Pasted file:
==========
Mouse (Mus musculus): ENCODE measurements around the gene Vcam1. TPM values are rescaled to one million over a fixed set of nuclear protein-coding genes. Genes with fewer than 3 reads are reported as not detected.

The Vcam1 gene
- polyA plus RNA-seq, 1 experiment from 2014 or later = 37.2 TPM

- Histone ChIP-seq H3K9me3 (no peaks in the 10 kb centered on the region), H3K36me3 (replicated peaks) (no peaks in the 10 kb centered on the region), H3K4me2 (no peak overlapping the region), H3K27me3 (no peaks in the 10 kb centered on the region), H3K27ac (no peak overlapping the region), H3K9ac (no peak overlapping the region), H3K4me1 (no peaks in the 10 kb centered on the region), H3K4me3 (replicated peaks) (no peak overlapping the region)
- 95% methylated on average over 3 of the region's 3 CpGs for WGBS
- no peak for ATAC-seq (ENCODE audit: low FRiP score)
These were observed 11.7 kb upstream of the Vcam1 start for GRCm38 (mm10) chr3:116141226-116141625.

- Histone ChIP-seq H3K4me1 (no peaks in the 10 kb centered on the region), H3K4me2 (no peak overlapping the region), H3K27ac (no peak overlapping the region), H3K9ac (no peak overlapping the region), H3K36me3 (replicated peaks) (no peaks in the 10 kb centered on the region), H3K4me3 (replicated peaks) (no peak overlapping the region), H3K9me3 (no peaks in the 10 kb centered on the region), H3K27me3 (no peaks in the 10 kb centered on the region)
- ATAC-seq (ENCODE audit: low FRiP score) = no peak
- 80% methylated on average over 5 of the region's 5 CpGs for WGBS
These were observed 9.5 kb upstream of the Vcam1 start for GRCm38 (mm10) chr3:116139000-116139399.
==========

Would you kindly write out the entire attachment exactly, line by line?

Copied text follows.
Mouse (Mus musculus): ENCODE measurements around the gene Vcam1. TPM values are rescaled to one million over a fixed set of nuclear protein-coding genes. Genes with fewer than 3 reads are reported as not detected.

The Vcam1 gene
- polyA plus RNA-seq, 1 experiment from 2014 or later = 37.2 TPM

- Histone ChIP-seq H3K9me3 (no peaks in the 10 kb centered on the region), H3K36me3 (replicated peaks) (no peaks in the 10 kb centered on the region), H3K4me2 (no peak overlapping the region), H3K27me3 (no peaks in the 10 kb centered on the region), H3K27ac (no peak overlapping the region), H3K9ac (no peak overlapping the region), H3K4me1 (no peaks in the 10 kb centered on the region), H3K4me3 (replicated peaks) (no peak overlapping the region)
- 95% methylated on average over 3 of the region's 3 CpGs for WGBS
- no peak for ATAC-seq (ENCODE audit: low FRiP score)
These were observed 11.7 kb upstream of the Vcam1 start for GRCm38 (mm10) chr3:116141226-116141625.

- Histone ChIP-seq H3K4me1 (no peaks in the 10 kb centered on the region), H3K4me2 (no peak overlapping the region), H3K27ac (no peak overlapping the region), H3K9ac (no peak overlapping the region), H3K36me3 (replicated peaks) (no peaks in the 10 kb centered on the region), H3K4me3 (replicated peaks) (no peak overlapping the region), H3K9me3 (no peaks in the 10 kb centered on the region), H3K27me3 (no peaks in the 10 kb centered on the region)
- ATAC-seq (ENCODE audit: low FRiP score) = no peak
- 80% methylated on average over 5 of the region's 5 CpGs for WGBS
These were observed 9.5 kb upstream of the Vcam1 start for GRCm38 (mm10) chr3:116139000-116139399.